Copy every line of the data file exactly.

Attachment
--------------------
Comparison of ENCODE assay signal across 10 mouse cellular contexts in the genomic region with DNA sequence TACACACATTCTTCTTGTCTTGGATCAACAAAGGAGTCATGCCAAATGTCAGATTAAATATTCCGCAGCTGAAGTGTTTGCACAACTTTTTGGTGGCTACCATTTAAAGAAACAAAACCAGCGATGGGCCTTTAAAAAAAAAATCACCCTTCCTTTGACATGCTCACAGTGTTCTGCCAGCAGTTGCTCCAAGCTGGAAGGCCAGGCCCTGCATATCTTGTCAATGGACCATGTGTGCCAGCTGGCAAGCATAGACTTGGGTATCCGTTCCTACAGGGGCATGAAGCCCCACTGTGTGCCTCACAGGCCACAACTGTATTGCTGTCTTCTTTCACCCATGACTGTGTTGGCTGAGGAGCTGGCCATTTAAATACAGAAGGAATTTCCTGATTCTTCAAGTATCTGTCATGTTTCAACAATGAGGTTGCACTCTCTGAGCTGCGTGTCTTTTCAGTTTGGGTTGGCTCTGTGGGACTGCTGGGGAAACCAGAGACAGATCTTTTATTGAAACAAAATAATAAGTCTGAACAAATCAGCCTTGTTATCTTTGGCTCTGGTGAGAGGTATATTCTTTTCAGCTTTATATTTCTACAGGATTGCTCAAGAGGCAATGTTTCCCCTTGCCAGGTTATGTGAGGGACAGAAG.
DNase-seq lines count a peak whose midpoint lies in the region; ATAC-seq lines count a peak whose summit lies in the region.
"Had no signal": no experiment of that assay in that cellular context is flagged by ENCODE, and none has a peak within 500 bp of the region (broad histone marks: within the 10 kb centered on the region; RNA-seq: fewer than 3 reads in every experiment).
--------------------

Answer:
Comparison of ENCODE assay signal across 10 mouse cellular contexts in the genomic region with DNA sequence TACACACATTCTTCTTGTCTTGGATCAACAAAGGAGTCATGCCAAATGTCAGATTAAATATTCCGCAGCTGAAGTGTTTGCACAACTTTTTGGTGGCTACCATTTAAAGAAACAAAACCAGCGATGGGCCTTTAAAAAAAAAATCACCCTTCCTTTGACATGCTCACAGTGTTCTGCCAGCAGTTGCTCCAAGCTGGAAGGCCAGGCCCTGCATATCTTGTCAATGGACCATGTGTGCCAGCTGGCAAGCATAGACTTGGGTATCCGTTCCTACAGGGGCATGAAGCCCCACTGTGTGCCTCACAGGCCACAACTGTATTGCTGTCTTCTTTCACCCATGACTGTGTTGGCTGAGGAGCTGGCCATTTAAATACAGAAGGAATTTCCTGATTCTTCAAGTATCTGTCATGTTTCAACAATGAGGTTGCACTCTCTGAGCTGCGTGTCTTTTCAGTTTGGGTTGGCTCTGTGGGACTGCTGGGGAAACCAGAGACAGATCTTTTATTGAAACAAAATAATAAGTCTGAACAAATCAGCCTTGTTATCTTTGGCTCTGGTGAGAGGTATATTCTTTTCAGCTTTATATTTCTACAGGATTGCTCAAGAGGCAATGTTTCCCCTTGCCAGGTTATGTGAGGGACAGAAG.
DNase-seq lines count a peak whose midpoint lies in the region; ATAC-seq lines count a peak whose summit lies in the region.
"Had no signal": no experiment of that assay in that cellular context is flagged by ENCODE, and none has a peak within 500 bp of the region (broad histone marks: within the 10 kb centered on the region; RNA-seq: fewer than 3 reads in every experiment).